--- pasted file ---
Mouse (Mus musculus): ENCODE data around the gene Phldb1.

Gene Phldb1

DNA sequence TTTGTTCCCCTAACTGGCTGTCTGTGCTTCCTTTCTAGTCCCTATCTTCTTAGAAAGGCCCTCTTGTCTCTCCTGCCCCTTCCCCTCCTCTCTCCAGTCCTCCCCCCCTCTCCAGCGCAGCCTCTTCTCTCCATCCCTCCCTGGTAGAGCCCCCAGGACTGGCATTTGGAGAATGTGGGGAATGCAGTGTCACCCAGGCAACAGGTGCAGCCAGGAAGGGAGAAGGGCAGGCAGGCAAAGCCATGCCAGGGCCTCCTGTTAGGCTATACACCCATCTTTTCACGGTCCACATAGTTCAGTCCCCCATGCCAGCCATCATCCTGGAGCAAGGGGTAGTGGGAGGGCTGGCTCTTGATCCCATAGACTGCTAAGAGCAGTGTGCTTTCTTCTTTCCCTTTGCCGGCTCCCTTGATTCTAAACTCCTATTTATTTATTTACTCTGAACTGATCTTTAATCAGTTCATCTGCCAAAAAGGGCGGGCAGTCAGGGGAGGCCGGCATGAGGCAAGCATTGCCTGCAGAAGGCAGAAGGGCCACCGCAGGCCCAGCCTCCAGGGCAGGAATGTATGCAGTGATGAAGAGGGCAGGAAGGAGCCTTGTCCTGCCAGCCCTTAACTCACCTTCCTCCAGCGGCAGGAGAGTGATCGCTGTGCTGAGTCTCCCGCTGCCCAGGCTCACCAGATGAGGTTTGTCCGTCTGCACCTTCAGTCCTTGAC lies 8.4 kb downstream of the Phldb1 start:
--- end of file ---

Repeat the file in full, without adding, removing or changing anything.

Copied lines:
Mouse (Mus musculus): ENCODE data around the gene Phldb1.

Gene Phldb1

DNA sequence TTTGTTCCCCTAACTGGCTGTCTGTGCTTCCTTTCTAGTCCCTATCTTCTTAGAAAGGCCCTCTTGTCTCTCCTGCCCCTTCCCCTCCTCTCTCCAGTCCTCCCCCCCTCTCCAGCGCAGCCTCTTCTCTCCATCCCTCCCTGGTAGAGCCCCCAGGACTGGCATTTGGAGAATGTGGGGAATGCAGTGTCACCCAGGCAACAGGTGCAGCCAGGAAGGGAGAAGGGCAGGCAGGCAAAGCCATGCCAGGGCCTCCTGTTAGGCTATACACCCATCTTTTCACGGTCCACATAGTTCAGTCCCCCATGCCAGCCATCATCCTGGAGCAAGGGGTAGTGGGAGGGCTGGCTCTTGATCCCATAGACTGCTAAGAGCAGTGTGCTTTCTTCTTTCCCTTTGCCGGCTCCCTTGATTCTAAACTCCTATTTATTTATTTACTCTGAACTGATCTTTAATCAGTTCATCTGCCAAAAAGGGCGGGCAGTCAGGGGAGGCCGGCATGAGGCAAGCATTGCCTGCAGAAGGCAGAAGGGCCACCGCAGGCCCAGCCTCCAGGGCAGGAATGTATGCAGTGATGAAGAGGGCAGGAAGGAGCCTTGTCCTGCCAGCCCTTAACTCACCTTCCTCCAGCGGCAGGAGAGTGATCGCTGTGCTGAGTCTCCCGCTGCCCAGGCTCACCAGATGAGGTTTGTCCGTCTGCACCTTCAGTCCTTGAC lies 8.4 kb downstream of the Phldb1 start: